Friday, April 21, 2017

Silver Edge Braiding, Part II

TSII #442, built in 2005.  4-Strand Round Braid on cantle.
The topic of silver edge braiding got away from me, and I had to divide my post in two.  Part II will deal with the braiding itself, as much as I can portray with just photographs.  This post will cover starting, braiding and ending the Four-Strand Round Braid.  I learned this one from Bruce Grant's book, Leather Braiding (1950).  It's on his Plate 35, and he calls it "Second Method."
Cutting the slits is part of edge braiding, but it's a skill I'm taking for granted in this post.  I have made Needle Chisels (as mentioned in my book The Guide to Making Model Horse Tack), out of needles and paintbrush handles, in order to have miniature thonging chisels.  For my current (2017) saddle (TSII #456 Star Wars), I am using my largest Needle Chisel.  The blade is about 1.2mm wide.  The slits are cut parallel to the edge of the leather, a little less than their own width apart.  I'm afraid I space by eye -- experience is the best teacher here.  I'd guess my spacing is about 2/3rds or 3/4ths of the width of the chisel; the above shot and the third one down provide some example.

Of course the first time my Galaxy silver strip is pulled through the slit, all its handcut irregularities are revealed!  My best efforts are not perfect.  I must be prepared to go to an ungodly amount of fuss and care trimming it.
The tinest trimming can make a difference.  I want my lacing to slip smoothly through the slits, and be neither so thin that it's liable to break or to not cover the leather edge when braided; yet not so thick that it sticks and deforms in the process of braiding.  It is possible to close in on the right width for all the 18 inches, but time must be put in at this stage.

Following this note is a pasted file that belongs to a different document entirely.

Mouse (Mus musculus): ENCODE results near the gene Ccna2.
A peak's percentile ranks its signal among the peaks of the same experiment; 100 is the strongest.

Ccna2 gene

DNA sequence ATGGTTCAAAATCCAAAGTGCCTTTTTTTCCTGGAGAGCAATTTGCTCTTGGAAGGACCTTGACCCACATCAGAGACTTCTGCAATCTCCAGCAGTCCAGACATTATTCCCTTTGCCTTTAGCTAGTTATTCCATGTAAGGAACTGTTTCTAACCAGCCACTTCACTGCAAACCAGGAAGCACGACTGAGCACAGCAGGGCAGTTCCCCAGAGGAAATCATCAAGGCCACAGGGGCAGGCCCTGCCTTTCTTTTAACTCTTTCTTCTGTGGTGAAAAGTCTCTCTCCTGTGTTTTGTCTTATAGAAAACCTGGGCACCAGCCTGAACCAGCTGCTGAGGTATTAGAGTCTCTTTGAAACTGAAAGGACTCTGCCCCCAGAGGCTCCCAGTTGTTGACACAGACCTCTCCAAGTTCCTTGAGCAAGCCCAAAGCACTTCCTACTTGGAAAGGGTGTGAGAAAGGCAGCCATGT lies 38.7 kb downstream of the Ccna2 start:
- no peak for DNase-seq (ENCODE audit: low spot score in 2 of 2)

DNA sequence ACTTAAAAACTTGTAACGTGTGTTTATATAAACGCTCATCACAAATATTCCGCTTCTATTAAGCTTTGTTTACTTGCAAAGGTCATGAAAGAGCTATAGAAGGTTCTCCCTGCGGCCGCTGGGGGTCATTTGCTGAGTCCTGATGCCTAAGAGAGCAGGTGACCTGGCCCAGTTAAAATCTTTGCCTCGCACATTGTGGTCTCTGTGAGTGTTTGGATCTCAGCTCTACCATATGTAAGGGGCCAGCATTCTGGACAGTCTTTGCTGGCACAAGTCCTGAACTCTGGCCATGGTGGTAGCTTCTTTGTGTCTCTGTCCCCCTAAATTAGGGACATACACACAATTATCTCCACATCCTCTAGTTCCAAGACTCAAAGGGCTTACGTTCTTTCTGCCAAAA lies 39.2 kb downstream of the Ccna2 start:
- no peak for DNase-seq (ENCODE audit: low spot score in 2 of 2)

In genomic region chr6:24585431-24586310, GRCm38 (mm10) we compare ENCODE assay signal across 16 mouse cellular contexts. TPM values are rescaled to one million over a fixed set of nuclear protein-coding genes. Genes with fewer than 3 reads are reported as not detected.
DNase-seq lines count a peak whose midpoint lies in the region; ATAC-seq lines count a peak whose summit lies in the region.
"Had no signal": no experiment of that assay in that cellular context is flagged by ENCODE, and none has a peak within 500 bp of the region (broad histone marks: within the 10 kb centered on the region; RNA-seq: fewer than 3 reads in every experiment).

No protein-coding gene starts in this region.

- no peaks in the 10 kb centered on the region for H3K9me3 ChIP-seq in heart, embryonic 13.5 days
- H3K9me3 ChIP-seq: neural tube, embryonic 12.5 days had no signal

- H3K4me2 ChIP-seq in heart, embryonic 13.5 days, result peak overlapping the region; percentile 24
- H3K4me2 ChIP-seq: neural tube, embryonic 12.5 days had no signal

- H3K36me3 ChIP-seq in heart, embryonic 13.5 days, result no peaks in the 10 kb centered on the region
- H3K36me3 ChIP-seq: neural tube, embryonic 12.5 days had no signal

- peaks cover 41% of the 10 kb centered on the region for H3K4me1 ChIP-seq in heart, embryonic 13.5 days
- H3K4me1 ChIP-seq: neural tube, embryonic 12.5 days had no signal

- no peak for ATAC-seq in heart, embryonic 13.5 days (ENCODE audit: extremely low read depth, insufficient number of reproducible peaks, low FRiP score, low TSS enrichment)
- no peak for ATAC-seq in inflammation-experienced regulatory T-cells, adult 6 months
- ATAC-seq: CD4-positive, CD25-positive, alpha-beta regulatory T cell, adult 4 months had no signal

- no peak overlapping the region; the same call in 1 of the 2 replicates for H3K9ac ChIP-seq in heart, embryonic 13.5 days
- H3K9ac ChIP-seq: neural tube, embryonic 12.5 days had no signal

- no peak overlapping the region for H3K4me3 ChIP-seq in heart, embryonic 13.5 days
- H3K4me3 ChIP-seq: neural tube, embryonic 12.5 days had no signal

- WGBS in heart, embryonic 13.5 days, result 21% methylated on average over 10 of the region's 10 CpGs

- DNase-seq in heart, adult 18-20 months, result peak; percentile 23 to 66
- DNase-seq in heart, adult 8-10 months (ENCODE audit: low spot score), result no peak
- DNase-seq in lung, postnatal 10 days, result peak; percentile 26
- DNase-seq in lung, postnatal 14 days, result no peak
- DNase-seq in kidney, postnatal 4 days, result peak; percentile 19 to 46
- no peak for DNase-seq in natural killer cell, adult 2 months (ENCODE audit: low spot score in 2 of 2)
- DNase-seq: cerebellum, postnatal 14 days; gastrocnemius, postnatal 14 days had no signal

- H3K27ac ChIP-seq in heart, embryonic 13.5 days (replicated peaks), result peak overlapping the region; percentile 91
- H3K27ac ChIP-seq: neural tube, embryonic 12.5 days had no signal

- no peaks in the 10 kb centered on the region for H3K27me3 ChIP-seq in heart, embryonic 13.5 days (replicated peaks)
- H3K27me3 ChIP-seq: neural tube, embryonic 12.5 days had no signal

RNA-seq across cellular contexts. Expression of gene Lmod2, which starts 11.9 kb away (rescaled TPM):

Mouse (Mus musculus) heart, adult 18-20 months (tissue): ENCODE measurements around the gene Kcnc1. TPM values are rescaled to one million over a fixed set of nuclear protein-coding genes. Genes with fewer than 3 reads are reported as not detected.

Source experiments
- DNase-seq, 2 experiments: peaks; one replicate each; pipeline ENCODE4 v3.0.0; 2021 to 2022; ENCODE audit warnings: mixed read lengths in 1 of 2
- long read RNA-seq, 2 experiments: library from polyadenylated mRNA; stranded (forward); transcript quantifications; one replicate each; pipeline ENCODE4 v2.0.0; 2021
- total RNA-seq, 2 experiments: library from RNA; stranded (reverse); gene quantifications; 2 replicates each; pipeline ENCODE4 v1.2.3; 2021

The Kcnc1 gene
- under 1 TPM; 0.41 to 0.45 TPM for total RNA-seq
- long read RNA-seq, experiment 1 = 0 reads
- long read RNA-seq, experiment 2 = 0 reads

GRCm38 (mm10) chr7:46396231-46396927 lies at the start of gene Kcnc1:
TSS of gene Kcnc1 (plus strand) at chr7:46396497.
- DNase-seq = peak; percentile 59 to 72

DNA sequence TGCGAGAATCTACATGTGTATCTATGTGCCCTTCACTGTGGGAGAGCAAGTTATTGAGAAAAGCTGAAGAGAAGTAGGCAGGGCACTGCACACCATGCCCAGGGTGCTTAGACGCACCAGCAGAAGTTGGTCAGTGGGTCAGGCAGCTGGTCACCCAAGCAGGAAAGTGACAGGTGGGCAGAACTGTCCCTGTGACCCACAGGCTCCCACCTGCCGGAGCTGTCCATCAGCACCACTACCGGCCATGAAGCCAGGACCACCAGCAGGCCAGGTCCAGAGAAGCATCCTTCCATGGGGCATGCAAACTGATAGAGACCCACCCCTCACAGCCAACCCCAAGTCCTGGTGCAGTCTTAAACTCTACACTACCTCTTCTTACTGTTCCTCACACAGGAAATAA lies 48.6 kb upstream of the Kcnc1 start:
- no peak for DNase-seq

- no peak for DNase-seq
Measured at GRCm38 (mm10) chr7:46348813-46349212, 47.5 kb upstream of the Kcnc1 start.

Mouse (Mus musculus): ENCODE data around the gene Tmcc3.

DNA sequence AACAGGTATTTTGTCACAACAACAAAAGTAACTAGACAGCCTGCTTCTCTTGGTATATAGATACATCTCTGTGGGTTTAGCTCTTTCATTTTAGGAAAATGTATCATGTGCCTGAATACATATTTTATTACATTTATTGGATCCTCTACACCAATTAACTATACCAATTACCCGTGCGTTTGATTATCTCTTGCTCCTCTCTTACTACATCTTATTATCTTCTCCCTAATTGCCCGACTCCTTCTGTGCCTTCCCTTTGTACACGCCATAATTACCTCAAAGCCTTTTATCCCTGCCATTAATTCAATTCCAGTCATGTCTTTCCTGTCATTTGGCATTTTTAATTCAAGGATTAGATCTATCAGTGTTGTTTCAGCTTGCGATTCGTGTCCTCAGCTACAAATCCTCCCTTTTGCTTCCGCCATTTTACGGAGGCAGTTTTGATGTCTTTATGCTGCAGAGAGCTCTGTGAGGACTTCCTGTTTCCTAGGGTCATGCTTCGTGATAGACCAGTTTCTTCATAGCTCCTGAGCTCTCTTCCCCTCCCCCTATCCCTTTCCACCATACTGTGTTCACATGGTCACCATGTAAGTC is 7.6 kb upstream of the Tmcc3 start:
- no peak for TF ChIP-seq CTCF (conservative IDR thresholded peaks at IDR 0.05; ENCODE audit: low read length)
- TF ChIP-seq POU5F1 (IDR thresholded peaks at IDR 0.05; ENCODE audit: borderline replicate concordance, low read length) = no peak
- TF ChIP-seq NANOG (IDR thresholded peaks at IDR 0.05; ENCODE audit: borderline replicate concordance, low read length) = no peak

To begin, I've learned to always look down on the grain side of whatever I'm edge braiding and start at the extreme left end.  On cantles this turns out to be the off side.  My breastcollars and tapaderos have many sections of edge braiding and each section has to be done individually - just start at the left end.  The braiding thus travels from left to right.
I open the slits with my Needle Awl or miniature fid, one at a time, as they are braided.
 I don't use needles with Galaxy lace.  I just cut a point on one end of my strip.  The point has to be small enough to easily pass through each slit and let me grab it on the other side.  This works out to be about half an inch of point.

The magic number with Four-Strand Edge Braid is four.  Starting with the first slit, the next slit is the fourth one to the right.  The starting slit will turn out to be useless -- the end will be withdrawn later --  so leave about two inches of dead end at this time.